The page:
As can be appreciated, the bonding between the gatherable layers and the elastic sheet is a point bonding. Various bonding patterns can be used, depending upon the desired tactile properties of the final composite laminate material. When the gatherable layer is a material such as, for example, spunbonded polypropylene, such bonding can be performed at temperatures as low as 60° F. A range of temperatures for the calendar rolls during bonding between a gatherable layer such as, for example, spunbond polypropylene and an elastic sheet is 60° to 180° F., for example from 100° to 140° F., typically from about 110° to 125° F. In this regard, the bonding can be performed without heating the calendar rolls; however, without heating the calendar rolls there would be substantially no control of the temperature of the webs during bonding. Accordingly, it is desirable to heat the bonder (the calendar rolls) to a temperature in the range of 100° to 140° F. to control the temperature of the webs during bonding. As can be appreciated, in such temperature range (100° to 140° F.) bonding is provided by the tackiness of the elastic web (that is, the temperature is not so high as to cause softening of the elastic web and bonding primarily due to such softening).An advantage of the present invention is that due to the relatively low temperatures which can be used in the bonding step of the present invention, smaller distances between the bonding points can be used in thepresent invention, as compared with the distances used in conventional laminating techniques. Generally, the bonder rolls press against the laminate of webs such that the pressure between the rolls 36 and 38 at thepressure nip 32 is, for example, 100-500 pounds per linear inch (pli), typically about 250-350 pli. These pressures are about the same as utilized in conventional techniques to form composite elastic materials.

With regard to thermal bonding, one skilled in the art will appreciate thatthe temperature to which the materials, or at least the bond sites thereof,are heated for heat-bonding will depend not only on the temperature of the heated roll(s) or other heat sources but on the residence time of the materials on the heated surfaces, the compositions of the materials, the basis weights of the materials and their specific heats and thermal conductivities. However, for a given combination of materials, and in viewof the herein contained disclosure the processing conditions necessary to achieve satisfactory bonding can be readily determined by one of skill in the art.

Conventional drive means and other conventional devices which may be utilized in conjunction with the apparatus of FIG. 1 are well known and, for purposes of clarity, have not been illustrated in the schematic view of FIG. 1.

As previously noted, the elastic sheet 12 is formed from a blend of: (1) a styrene-poly(ethylene-propylene)-styrene thermoplastic elastomeric block copolymer or a mixture of styrene-poly(ethylene-propylene)-styrene and styrene-poly(ethylene-butylene)-styrene elastomeric block copolymers, and (2) a tackifying resin. The blend may further include a polyolefin and an extending oil.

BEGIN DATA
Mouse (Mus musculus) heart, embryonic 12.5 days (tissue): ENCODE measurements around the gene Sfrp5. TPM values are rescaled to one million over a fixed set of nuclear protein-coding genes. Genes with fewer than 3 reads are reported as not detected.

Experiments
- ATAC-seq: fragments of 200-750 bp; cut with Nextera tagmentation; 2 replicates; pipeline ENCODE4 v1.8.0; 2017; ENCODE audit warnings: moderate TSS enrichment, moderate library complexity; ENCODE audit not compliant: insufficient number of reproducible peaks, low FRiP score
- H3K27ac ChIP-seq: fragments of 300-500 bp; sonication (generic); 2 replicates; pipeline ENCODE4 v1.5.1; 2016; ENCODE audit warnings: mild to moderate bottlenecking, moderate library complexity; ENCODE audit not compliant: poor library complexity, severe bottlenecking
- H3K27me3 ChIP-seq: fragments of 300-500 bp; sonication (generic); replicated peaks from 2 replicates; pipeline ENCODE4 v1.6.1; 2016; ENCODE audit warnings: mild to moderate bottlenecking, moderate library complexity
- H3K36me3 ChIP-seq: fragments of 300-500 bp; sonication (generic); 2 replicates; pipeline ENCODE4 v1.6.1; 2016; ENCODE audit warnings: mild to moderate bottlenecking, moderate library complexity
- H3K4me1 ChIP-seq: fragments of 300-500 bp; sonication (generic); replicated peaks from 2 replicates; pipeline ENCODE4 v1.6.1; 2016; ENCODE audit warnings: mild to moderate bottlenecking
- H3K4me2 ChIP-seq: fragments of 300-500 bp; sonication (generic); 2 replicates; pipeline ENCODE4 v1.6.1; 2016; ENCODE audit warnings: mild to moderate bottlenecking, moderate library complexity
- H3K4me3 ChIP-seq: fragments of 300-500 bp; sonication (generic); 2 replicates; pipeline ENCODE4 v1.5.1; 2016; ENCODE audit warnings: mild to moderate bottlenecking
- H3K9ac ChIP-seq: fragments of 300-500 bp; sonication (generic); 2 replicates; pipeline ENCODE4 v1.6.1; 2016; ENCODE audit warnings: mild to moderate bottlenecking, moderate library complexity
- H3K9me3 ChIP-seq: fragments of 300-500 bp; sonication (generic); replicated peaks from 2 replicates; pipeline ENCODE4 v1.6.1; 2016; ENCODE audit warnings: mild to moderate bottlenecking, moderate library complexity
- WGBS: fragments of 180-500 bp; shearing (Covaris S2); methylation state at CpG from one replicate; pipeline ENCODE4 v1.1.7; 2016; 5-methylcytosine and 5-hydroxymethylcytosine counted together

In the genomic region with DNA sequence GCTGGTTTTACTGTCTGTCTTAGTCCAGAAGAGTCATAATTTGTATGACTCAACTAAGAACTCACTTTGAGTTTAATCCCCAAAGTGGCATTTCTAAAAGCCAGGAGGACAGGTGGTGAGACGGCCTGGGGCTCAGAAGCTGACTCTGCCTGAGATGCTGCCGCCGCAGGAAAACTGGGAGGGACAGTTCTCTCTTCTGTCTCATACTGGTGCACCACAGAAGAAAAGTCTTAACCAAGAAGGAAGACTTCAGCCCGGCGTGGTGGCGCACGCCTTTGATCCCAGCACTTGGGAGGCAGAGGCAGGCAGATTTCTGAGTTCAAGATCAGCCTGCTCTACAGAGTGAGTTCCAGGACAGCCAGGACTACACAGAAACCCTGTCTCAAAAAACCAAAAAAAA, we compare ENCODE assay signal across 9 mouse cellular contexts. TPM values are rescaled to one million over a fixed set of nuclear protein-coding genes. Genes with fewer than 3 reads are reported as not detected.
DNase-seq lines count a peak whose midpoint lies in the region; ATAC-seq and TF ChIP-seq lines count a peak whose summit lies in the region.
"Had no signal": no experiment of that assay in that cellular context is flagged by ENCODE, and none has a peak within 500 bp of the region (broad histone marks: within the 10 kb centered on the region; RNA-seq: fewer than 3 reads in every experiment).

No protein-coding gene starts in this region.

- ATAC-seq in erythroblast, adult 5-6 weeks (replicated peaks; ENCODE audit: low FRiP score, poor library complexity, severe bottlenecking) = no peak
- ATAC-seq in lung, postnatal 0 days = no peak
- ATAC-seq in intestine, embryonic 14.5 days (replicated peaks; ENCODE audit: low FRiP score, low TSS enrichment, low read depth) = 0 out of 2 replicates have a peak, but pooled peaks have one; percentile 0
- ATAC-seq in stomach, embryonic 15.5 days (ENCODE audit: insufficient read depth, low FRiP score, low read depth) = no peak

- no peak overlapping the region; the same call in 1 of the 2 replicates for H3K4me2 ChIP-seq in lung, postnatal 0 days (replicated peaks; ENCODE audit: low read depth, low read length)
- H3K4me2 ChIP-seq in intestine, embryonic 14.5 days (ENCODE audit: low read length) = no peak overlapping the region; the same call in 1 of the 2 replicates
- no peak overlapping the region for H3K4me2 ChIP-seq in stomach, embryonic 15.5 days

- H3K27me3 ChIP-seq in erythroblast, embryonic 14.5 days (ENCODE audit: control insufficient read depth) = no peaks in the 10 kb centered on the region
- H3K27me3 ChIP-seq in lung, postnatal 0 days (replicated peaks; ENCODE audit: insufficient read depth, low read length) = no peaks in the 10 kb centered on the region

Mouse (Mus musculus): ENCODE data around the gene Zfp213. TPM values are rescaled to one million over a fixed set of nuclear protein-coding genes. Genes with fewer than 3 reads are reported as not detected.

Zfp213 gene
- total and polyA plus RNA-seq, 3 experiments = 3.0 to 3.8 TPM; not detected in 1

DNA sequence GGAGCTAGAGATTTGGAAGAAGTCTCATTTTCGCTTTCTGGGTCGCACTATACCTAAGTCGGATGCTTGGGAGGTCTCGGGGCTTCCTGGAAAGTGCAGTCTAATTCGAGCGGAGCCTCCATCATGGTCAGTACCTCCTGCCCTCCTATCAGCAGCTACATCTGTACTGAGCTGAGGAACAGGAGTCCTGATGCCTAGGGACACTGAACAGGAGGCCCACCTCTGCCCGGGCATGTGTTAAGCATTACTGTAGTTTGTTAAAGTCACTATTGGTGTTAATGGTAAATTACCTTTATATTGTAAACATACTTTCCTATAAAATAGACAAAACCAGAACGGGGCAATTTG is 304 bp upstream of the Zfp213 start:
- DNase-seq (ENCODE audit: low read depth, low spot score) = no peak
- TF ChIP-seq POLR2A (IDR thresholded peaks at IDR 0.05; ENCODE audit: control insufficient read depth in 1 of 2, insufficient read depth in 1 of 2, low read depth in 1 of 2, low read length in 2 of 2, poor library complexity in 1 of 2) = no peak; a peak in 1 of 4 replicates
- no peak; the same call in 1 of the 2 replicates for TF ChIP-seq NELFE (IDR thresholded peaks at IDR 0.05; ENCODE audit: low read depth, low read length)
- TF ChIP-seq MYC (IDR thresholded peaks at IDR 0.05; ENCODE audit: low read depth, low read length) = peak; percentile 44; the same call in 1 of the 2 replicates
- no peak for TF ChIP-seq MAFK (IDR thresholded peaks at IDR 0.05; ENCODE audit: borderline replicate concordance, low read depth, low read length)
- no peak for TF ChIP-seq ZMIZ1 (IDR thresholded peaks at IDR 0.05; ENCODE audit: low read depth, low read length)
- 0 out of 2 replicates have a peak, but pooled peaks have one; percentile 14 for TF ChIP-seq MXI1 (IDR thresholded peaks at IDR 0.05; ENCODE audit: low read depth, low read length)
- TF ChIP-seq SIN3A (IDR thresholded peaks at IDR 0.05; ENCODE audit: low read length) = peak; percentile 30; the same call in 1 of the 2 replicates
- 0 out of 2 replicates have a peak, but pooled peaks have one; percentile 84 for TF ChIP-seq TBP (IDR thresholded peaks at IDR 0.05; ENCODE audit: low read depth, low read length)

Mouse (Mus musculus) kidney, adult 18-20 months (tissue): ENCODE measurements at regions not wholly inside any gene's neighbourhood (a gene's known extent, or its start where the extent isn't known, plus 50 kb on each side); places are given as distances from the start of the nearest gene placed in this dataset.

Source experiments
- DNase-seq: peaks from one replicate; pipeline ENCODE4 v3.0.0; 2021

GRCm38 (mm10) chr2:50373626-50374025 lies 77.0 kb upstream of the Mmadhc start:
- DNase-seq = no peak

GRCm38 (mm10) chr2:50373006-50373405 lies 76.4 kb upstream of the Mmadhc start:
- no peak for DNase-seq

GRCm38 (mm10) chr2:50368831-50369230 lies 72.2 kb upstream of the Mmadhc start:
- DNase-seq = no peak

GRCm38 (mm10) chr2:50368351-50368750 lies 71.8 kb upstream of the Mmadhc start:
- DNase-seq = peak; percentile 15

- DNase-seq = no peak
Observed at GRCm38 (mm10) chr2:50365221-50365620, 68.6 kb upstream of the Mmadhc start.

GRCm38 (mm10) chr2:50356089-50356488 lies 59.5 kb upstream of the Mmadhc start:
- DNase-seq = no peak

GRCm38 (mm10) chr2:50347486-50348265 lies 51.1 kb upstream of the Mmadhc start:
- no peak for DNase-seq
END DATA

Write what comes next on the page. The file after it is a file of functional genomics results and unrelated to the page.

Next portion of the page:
The styrene-poly(ethylene-propylene)-styrene thermoplastic elastomeric block copolymer component of the blend has a general formula of: ##STR2##wherein m has a value of at least about 38, for example, from about 38 to about 337; and n has a value of at least about 500, for example, from about 500 to about 1860; and R is a benzyl group. Particularly useful values from range from about 48 to about 87 resulting in a polystyrene endblock having an average molecular weight from about 5,000 to about 10,000. Particularly useful values for n range from about 570 to about 1000 resulting in a poly(ethylene-propylene) midblock having an average molecular weight from about 40,000 to about 70,000. The total molecular weight of the polymer may be, for example, from about 50,000 to about 90,000. Such rubbery block copolymers may have an average molecular weightratio of polystyrene endblocks to poly(ethylene-propylene) midblocks from about 10:90 to about 25:75. For example, one styrene-poly(ethylene-propylene)-styrene (SEPS) elastomeric block copolymer useful in the present invention is available from the Shell Chemical Company and has an average molecular weight of about 62,000 with polystyrene endblocks each having an average molecular weight of about 6200 and an average molecular weight ratio of polystyrene endblocks to poly(ethylene-propylene) midblocks of about 21.7:78.3. Exemplary properties of that SEPS polymer are given in Table 1.

              TABLE 1______________________________________STYRENE-POLY(ETHYLENE-PROPYLENE)-STYRENEBLOCK COPOLYMERPhysical Properties______________________________________Tensile Strength1, psi                    2260300% Modulus1, psi  740Elongation at Break1, %                    550Stress Relaxation2, %                    23Hysteresis Properties3 :Recoverable Energy4, %                    77Set5, %             9______________________________________ 1 Determined in accordance with ASTM D412 using 3 mm wide (approximately 0.1 inch) and 0.020 inches thick dumbbell samples that wercut from films cast from toluene solution. 2 Sample was elongated at 20 inches/minute to 160 percent elongation and held at 160 percent elongation for 30 minutes. Stress relaxation is the ratio determined by dividing the load after 30 minutes at 160 percent elongation by the peak load at 160 percent elongation and multiplying by 100. 3 Hysteresis properties were measured by elongating the sample at 1 inch/minute to 150 percent elongation and cycling back to zero load for 1 hysteresis loop. 4 Determined by dividing the area under the retraction curve of the first hysteresis loop by the area under the elongation curve of the first hysteresis loop and then multiplying by 100. 5 Determined by dividing the zero load extension after 1 cycle by thinitial sample gauge length and then multiplying by 100. The zero load extension is the distance that the jaws of the tensile test equipment moves at the beginning of the second cycle before a load is registered by the tensile test equipment.